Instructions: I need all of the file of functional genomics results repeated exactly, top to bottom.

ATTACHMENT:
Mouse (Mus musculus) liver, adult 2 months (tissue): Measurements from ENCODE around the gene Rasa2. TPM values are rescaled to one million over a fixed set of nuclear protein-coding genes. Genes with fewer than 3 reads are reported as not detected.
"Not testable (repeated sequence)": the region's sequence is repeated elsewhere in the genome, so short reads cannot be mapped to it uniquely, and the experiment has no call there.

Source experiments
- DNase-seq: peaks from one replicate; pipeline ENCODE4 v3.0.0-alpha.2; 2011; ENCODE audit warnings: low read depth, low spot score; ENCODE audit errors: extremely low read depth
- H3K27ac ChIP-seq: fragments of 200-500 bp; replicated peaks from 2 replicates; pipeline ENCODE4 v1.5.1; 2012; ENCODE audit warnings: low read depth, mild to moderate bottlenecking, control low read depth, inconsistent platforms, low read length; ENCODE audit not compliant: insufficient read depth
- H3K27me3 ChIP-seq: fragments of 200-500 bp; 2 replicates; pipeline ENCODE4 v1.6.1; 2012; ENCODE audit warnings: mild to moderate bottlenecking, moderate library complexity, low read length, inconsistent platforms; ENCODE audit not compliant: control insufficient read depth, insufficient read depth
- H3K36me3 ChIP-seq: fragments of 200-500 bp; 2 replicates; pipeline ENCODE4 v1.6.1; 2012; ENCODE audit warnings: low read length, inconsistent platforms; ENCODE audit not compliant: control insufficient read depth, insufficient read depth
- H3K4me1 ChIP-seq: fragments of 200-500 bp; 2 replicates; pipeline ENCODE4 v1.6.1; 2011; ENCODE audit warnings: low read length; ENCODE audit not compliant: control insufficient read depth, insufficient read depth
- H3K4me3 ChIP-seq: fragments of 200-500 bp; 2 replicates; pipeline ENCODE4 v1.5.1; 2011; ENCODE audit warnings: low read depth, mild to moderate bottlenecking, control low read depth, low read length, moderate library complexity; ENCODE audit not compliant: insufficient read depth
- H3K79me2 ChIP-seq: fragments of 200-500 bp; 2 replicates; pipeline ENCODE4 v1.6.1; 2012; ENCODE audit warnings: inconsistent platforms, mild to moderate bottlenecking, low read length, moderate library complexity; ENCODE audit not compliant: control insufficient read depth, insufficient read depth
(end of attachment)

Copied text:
Mouse (Mus musculus) liver, adult 2 months (tissue): Measurements from ENCODE around the gene Rasa2. TPM values are rescaled to one million over a fixed set of nuclear protein-coding genes. Genes with fewer than 3 reads are reported as not detected.
"Not testable (repeated sequence)": the region's sequence is repeated elsewhere in the genome, so short reads cannot be mapped to it uniquely, and the experiment has no call there.

Source experiments
- DNase-seq: peaks from one replicate; pipeline ENCODE4 v3.0.0-alpha.2; 2011; ENCODE audit warnings: low read depth, low spot score; ENCODE audit errors: extremely low read depth
- H3K27ac ChIP-seq: fragments of 200-500 bp; replicated peaks from 2 replicates; pipeline ENCODE4 v1.5.1; 2012; ENCODE audit warnings: low read depth, mild to moderate bottlenecking, control low read depth, inconsistent platforms, low read length; ENCODE audit not compliant: insufficient read depth
- H3K27me3 ChIP-seq: fragments of 200-500 bp; 2 replicates; pipeline ENCODE4 v1.6.1; 2012; ENCODE audit warnings: mild to moderate bottlenecking, moderate library complexity, low read length, inconsistent platforms; ENCODE audit not compliant: control insufficient read depth, insufficient read depth
- H3K36me3 ChIP-seq: fragments of 200-500 bp; 2 replicates; pipeline ENCODE4 v1.6.1; 2012; ENCODE audit warnings: low read length, inconsistent platforms; ENCODE audit not compliant: control insufficient read depth, insufficient read depth
- H3K4me1 ChIP-seq: fragments of 200-500 bp; 2 replicates; pipeline ENCODE4 v1.6.1; 2011; ENCODE audit warnings: low read length; ENCODE audit not compliant: control insufficient read depth, insufficient read depth
- H3K4me3 ChIP-seq: fragments of 200-500 bp; 2 replicates; pipeline ENCODE4 v1.5.1; 2011; ENCODE audit warnings: low read depth, mild to moderate bottlenecking, control low read depth, low read length, moderate library complexity; ENCODE audit not compliant: insufficient read depth
- H3K79me2 ChIP-seq: fragments of 200-500 bp; 2 replicates; pipeline ENCODE4 v1.6.1; 2012; ENCODE audit warnings: inconsistent platforms, mild to moderate bottlenecking, low read length, moderate library complexity; ENCODE audit not compliant: control insufficient read depth, insufficient read depth